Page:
Annie, who has a new book -- Brilliant: The New Science of Smart -- coming out this year, is one of the few writers who eschews headline-grabbing oversimplifications of the research and focuses on respecting and articulating the evidence. Daniel Willingham, who has carefully debunked the learning styles myth (linked above), is another.
America faces a tough challenge. Educating students in poverty requires considerably more time than the traditional school calendar offers. But there’s hope. Expanded time and learning schools are meeting the needs of kids in high poverty schools. These students are getting 2.2 more years of learning across their K-12 education. That’s why we need of …
"We are in the midst of testing season—a season that seems to get longer each year. Yet this year, the testing tension is exacerbated by a growing movement to opt kids out of tests.
The opt-out movement comes as no surprise. It is a natural consequence of the testing mania No Child Left Behind introduced in 2002. “Give a test” became the answer to just about every question. When a principal at an NASSP conference expressed concern to then- Secretary of Education Margaret Spellings about how high-stakes reading and math tests were forcing out the arts, Spellings shared the concern, adding that, “Yes, we need to find a way to test the arts as well.”
Web series teaches students about homebuilding and math Scholastic and TV host Ty Pennington are working together to help students connect math with real-world careers through their new webisode series, Math@Work: Math Meets Homebuilding. The 15-minute videos, available at no charge on Scholastic's site, feature Pennington showing student builders how to apply math to projects such as installing solar panels and building a walkway for a home.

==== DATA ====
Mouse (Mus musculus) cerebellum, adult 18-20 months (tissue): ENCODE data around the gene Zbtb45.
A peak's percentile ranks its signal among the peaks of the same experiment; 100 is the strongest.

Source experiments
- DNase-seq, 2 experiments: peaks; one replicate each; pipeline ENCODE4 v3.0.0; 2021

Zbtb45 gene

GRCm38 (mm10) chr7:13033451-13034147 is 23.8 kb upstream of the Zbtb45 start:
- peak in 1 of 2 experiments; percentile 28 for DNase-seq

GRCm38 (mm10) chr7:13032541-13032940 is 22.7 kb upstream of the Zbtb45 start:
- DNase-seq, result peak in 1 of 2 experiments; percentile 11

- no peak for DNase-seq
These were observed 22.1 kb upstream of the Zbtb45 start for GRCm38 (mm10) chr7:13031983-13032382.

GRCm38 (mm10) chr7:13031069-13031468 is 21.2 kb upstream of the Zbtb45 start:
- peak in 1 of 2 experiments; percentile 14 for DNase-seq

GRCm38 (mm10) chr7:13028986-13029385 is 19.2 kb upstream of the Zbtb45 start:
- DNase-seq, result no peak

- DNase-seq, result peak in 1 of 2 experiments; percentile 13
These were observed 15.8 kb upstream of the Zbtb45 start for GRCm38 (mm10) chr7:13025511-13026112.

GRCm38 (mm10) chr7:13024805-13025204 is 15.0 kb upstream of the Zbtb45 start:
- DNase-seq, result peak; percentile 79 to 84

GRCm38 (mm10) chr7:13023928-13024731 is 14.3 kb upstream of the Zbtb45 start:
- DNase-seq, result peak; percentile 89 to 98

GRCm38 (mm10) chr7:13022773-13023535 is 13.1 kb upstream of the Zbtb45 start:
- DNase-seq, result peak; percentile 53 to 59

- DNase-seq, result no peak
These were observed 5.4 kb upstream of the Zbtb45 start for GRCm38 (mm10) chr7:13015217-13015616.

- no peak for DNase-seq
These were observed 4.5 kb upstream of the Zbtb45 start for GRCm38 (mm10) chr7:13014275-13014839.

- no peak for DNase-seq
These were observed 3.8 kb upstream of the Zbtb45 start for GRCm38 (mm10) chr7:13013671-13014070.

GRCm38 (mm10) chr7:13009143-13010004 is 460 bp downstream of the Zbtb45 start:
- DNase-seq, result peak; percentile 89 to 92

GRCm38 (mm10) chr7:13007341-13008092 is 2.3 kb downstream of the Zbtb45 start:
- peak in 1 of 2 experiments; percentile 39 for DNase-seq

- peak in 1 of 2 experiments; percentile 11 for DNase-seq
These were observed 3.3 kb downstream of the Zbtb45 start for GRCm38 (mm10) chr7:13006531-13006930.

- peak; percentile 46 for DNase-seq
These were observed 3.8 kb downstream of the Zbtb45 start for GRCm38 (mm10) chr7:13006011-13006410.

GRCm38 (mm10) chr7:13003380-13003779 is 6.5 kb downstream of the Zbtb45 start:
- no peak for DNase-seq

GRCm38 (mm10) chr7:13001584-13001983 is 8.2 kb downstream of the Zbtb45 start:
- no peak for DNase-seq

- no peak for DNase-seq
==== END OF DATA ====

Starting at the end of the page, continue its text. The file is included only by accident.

Many schools across the country just completed their last major break of the year, which means it is one mad dash to the finish line. It is a time when teachers and students alike begin to look forward to beach chairs, backyard bbqs, and hitting snooze on the alarm. As much promise as all this forward thinking holds, it can take one’s eye off the ball and wreak havoc on a classroom culture.
A seminal study on the early word gap between the children of college graduates and high school dropouts has led to more nuanced findings about language development.
Mel Riddile's insight:
The researchers found that, on average, children from professional families heard more than 2,150 words an hour. Those in working-class families heard about 1,250 words. Children in families on welfare heard little more than 600 words an hour.
"It's not just the word gap; it's what you use language for," said Barbara T. Bowman, a child-development professor and co-founder of the Chicago-based Erikson Institute.
Children of professionals also heard twice as many unique words, and twice as many "encouraging" versus "discouraging" conversations ("What did you think of that?" versus "Don't touch that," for example.) By the end of the study, more than 85 percent of the vocabulary, conversational patterns, and language complexity of the 3-year-olds had come from their families, and children of professionals had vocabularies more than twice as large as peers in families receiving welfare.
children with an "enriched language environment" hear about 20,000 words a day—22 million words by age 3—while disadvantaged children hear half as many or fewer.
But if recent studies shrunk the word gap from the Hart and Risley study, they also magnified the importance of parent-child conversations.
"Conversational turns are vastly more important than the number of words a child is exposed to," Ms. Gilkerson said.
Note to teachers: Purposeful classroom discussion is critical to acquisition of vocabulary.